Phantogram Nightlife

Phantogram Nightlife

3.0 out of 5 3.0 out of 5 3.0 out of 5 3.0 out of 5 3.0 out of 5 3.0

Comments Comments (0)

On “Don’t Move,” Phantogram’s Sarah Barthel makes an impossible demand: “Keep your body still,” a line that’s satirically placed at the center of the New York duo’s most ass-shaking-est beat to date. The irony is even more pronounced when considering Phantogram’s small but percussive body of work, particularly the way in which their debut, Eyelid Movies, with its crisp urban beats and litany of slick electronic sounds, plays like a funky, post-millenial resurrection of late-’90s trip-hop, casting Phantogram as savvy downtempo purveyors with some brains behind the beats.

While the same kind of praise can be heaped on Nightlife, it’s difficult to ignore the suspicion that the release is less of an EP than a single with five B-sides. “Don’t Move” is just that good, and it finds the band synthesizing all of their strengths into a four-minute electro masterpiece, teasing listeners with a clipping, jazzy sample throughout before resolving powerfully in a final, hip-gyrating chorus. “Shake, shake, shake,” Barthel intones, at long last giving us permission to dance.

The problem is that the cerebral joy of “Don’t Move” is surrounded by what sounds like Eyelid Movies’s half-warmed leftovers. The songs aren’t terrible by any stretch of the imagination: “Make a Fist” and “16 Years” would have been strong entries on the band’s debut, and the jarring dichotomy of “Turning Into Stone,” where stilted, tinny brass accompaniments are paired with a plush production of drumpads and various ambient synths, proves Phantogram is into challenging their audience just as much as beguiling them. The real issue is all about expectations. “Don’t Move” marks a drastic maturation for the band, one in which their electronic aesthetics are assembled into a grander kind of dance-pop without getting compromised or otherwise dumbed down. However unfairly, the rest of Nightlife doesn’t quite meet those lofty heights.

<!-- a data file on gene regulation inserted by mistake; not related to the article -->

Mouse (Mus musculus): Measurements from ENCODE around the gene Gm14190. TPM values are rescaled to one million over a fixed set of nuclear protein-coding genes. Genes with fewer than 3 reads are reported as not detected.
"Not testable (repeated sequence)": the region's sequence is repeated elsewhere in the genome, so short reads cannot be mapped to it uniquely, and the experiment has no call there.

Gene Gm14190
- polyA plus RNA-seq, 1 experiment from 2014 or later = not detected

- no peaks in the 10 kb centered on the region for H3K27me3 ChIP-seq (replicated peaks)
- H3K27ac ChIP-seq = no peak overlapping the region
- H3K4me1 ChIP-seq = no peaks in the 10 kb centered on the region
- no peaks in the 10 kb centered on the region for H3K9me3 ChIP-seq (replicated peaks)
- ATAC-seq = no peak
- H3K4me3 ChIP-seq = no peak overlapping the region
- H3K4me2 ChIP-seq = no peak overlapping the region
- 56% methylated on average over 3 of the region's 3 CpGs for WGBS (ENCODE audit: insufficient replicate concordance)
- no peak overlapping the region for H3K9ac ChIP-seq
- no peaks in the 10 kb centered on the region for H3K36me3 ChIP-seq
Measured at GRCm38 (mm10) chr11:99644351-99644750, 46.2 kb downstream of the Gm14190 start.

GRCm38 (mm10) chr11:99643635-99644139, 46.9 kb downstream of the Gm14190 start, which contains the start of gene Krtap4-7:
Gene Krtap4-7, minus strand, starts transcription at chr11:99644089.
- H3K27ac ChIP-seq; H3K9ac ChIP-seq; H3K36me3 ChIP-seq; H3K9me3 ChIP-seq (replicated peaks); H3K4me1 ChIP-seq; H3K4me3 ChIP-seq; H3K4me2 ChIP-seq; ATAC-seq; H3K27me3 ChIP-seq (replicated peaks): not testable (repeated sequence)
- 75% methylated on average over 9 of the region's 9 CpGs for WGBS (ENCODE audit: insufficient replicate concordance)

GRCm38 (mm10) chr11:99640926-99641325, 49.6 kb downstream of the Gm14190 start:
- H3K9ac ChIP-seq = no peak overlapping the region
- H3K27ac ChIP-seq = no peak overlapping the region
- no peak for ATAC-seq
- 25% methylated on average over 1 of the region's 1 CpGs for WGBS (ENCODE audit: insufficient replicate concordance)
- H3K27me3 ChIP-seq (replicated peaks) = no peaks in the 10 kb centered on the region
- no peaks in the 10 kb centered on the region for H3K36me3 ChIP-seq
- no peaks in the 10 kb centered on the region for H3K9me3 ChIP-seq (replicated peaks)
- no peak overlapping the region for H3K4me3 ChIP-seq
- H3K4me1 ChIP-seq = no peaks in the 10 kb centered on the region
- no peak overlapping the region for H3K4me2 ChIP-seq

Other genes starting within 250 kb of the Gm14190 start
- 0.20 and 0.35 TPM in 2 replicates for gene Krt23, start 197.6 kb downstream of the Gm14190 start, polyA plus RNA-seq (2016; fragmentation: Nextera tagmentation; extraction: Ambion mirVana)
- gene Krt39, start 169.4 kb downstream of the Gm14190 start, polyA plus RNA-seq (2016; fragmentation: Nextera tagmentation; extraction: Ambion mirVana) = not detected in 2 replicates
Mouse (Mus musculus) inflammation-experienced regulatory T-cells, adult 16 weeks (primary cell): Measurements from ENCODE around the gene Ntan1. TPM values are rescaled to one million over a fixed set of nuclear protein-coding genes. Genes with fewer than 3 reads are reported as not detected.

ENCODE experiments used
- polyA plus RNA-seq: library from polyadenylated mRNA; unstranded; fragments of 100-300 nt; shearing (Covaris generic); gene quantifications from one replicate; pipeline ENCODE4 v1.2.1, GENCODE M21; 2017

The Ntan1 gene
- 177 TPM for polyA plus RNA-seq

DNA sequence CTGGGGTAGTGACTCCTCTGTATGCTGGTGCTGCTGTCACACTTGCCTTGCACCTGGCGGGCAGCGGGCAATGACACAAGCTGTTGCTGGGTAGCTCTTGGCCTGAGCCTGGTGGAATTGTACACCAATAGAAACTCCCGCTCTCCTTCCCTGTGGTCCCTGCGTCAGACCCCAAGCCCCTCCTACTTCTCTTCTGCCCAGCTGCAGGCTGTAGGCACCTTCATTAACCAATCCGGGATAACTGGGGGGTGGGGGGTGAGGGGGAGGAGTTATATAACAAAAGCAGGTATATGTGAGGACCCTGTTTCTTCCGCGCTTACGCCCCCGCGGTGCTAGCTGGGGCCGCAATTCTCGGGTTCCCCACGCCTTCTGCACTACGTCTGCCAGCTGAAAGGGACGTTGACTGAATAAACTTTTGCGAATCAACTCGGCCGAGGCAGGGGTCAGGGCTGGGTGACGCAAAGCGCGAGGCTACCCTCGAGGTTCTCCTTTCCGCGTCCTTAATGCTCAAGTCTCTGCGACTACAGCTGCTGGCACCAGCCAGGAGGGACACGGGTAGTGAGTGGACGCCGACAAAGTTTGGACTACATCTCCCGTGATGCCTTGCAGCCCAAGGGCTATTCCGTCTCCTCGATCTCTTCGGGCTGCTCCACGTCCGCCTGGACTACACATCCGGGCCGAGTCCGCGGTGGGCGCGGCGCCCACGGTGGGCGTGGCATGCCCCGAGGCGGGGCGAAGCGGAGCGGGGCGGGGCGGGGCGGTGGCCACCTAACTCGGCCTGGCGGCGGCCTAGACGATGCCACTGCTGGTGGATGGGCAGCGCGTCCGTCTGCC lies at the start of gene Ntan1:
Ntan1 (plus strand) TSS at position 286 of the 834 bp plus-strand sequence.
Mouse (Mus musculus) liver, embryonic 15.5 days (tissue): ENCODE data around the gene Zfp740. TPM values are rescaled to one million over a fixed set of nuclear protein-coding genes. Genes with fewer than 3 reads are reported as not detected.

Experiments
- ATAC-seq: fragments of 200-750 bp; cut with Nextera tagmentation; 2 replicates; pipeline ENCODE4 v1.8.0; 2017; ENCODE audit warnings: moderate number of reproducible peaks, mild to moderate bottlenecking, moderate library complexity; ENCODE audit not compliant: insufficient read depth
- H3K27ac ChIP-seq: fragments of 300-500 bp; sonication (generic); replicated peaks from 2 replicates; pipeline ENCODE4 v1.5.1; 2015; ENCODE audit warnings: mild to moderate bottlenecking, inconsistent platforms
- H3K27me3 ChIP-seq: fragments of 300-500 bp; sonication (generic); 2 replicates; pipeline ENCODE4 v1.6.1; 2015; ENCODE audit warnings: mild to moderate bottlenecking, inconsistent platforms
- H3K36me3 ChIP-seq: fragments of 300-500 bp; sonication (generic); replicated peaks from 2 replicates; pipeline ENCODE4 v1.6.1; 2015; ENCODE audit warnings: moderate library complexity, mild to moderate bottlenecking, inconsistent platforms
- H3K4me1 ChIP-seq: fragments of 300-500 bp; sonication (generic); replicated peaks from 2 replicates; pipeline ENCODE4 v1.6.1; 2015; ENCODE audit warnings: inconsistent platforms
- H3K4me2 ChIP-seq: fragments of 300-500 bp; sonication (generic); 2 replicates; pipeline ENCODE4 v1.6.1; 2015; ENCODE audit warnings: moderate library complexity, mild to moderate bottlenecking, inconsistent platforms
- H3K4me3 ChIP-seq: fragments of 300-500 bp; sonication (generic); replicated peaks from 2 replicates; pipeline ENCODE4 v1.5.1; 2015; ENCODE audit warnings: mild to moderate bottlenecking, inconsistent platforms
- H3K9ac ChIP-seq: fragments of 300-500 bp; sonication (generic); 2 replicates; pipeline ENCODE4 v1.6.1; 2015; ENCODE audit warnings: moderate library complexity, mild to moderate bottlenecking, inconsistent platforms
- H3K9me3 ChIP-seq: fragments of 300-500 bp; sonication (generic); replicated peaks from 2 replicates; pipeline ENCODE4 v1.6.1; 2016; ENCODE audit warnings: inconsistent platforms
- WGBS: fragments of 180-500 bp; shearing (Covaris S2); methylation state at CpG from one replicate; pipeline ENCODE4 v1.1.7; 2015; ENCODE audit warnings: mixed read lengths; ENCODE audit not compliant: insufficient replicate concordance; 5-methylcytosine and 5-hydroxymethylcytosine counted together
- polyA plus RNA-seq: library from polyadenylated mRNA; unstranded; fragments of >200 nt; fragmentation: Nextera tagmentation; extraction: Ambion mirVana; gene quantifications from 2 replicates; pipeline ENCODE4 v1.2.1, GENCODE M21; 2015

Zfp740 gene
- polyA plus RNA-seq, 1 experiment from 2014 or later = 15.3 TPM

Thus, the weaker tracks seem even more anemic in comparison: Josh Carter continues to struggle with his vocal duties, his voice coming off like an injured howl caked in tunnel reverb on “A Dark Tunnel,” exacerbating the already repetitious nature of Phantogram’s music. The title track is a demure little sidepath, eschewing the band’s trip-hop percussion for something altogether more plain and, ultimately, boring, despite Barthel’s unguarded vocal performance. If not for the brilliance of “Don’t Move,” Nightlife could have been more appropriately titled Eyelid Movies: The Addendum.

Release Date
October 25, 2011
Label
Barsuk
Buy
Amazon